# 26: I Can leave an outrageous tip the next time I receive excellent service from someone in the hospitality or service industry.
Week #9 summary: February 27th- March 4th
Have you ever searched for something and then realized that the first item, the first house, the first car (or insert item) that you stumbled upon was actually the best deal or the best experience you would encounter on your journey?
How many of us have bought the first car we looked at (beside my friend Clay)? How many of us have bought the first home we visited? Or the first TV? Or the first person we dated (again, besides my friend Clay)? Very few of us. We often think there is always something better out there…
This week’s quest was to experience truly exceptional service in the hospitality industry and then reward that service with an “outrageous” tip. Many of the people working in this industry really depend on tips to make “ends meet” and I wanted to reward and incent truly great service. I picked this week on purpose for because I knew that I would be traveling for business and would be visiting restaurants, staying at hotels, riding around in taxi’s, etc. quite a bit this week. My plan was simple, I had a $50 bill in my wallet and I was committed to giving it to the first person who showed truly exceptional service. I was going to be gone 6 days and 5 nights so I thought there would be no doubt I would give it away sooner than later.
Again, I kind of screwed up this week. You see, I meet this person in the first hour of my trip waiting in the Atlanta airport. There was a gentleman working the food court area in concourse “A” past the Dunkin Donuts. It’s the area you can sit in that has a bunch of windows so you can watch the planes go by instead of staring at the floor or the wall or at a computer screen. The man working in the area was probably in his 50’s or 60’s and he was cleaning tables, helping people with their trays, arranging seating, pulling out chairs, essentially providing 5-star service in a cafeteria style airport food court. He was humming songs, sort of had a skip in his step and smiled all the time. This man was truly providing excellent service, without really the need to do it, and seemed like he was having a good time. I thought to myself that this could be the guy to get “the $50 tip” but then talked myself out of it because I still had 6 more days of travel and SURELY someone else would be equally as inspiring. I gave him a $5 tip just because I was impressed but I talked myself out of giving him the $50 “outrageous” tip.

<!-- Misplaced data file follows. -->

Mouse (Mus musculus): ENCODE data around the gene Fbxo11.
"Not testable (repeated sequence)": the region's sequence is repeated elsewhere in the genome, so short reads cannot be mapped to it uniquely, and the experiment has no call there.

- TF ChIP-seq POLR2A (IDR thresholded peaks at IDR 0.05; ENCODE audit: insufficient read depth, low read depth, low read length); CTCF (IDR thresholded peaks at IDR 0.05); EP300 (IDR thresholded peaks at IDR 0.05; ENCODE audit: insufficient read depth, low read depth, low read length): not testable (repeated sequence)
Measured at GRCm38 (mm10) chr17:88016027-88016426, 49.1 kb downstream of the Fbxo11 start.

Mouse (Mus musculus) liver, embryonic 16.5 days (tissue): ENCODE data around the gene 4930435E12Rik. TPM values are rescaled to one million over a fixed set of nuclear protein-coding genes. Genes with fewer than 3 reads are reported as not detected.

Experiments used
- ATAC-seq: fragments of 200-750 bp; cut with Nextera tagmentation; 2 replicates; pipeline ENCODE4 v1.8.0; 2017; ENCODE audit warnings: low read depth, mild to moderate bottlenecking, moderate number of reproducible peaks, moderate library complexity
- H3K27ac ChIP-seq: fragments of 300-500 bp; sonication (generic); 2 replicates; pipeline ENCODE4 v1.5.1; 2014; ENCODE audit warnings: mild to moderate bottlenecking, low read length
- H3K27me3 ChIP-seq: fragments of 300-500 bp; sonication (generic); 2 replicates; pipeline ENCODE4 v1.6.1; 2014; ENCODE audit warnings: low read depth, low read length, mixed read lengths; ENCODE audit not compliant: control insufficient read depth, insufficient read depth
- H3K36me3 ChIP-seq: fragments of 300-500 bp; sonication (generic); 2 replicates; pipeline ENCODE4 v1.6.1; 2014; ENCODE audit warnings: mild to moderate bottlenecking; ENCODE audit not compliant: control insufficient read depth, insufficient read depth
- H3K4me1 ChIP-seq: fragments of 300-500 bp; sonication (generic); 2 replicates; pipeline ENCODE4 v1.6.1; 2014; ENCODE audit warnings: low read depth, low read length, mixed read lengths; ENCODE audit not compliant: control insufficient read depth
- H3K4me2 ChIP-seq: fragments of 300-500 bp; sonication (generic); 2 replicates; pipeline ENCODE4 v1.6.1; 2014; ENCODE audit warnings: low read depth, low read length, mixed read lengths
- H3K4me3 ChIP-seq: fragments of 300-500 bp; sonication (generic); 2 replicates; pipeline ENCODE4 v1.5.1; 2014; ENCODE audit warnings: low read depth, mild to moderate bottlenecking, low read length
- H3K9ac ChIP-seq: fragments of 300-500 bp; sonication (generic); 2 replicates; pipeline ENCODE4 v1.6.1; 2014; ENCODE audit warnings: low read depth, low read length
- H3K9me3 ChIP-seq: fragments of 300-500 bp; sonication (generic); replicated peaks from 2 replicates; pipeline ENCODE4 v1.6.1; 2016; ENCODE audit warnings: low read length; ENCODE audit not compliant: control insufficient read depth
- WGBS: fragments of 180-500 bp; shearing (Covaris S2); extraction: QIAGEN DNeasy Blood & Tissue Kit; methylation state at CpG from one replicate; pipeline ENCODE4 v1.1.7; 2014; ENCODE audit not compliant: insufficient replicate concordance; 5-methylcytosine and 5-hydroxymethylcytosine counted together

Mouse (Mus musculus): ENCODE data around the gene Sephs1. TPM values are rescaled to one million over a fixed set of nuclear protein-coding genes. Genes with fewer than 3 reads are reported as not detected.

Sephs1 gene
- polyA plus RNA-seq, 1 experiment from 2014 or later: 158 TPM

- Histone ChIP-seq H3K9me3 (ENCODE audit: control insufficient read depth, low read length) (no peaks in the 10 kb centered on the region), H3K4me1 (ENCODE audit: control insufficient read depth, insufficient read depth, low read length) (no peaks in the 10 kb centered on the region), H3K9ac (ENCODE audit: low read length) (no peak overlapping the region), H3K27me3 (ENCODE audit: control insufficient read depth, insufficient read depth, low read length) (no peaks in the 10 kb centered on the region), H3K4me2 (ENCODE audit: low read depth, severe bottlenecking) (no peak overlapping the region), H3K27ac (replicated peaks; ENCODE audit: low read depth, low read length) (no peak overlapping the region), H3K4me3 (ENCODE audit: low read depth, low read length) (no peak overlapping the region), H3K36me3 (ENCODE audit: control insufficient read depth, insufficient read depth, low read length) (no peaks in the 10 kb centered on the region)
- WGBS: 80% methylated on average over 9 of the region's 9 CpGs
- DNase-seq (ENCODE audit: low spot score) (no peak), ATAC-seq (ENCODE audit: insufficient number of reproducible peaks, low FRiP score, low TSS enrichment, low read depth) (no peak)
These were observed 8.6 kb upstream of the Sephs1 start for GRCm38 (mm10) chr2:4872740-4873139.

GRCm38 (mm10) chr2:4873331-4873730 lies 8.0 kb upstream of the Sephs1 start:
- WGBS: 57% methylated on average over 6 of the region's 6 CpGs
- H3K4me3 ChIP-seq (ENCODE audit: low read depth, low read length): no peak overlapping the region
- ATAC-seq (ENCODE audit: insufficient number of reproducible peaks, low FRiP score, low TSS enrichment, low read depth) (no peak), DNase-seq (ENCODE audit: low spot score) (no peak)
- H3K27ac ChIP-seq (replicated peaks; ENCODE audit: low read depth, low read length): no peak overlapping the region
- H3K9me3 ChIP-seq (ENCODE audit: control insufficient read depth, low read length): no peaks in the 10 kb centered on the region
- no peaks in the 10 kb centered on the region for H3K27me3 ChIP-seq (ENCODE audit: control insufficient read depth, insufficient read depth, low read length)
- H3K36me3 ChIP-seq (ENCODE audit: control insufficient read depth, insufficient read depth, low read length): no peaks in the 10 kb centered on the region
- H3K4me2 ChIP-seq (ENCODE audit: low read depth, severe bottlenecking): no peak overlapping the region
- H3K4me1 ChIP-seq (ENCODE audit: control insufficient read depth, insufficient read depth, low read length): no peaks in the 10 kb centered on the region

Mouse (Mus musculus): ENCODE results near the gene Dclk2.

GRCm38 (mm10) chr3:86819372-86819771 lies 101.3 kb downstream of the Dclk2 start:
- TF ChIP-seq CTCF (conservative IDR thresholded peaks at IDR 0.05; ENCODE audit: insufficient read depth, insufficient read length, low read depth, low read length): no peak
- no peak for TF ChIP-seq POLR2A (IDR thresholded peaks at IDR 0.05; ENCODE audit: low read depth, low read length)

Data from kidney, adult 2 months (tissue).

Man, I should have given him the money.
My travels took me to St. Thomas which is part of the United States Virgin Islands (USVI). I was looking forward to my time on the island and thought it would be a GREAT place to experience exceptional service since tourism was the primary driver of their economy. Boy, was I wrong. Now, I am not saying the service was terrible it was just they really didn’t care one way or the other that we were there on business to spend money. They brought food late (or cold). They didn’t help or offer any recommendations unless they were repeatedly probed for their opinion. It took forever to get the bills. Hotel services were mediocre at best. Frankly, no one really seemed to care. They seemed, more than anything else, detached and uninterested to do their job. I have a theory about why this is and I am going to research it. Many of the other people I met on the trip felt the same way. I was told by one person the reason the service kind of sucks is because many of the people receive some support of government (US) assistance thus they get their bills covered one way or the other. I have yet to confirm whether or not this is true. I sure hope it is NOT true, because if it is then some of my worst fears about an “entitlement” system and society might be manifesting in the lack of caring or service because “it doesn’t matter if I perform, I still get my bills paid.”
I will be in the airport next week and I am going to find the guy in concourse A and give him the $50. I should have recognized greatness when I was first presented with it.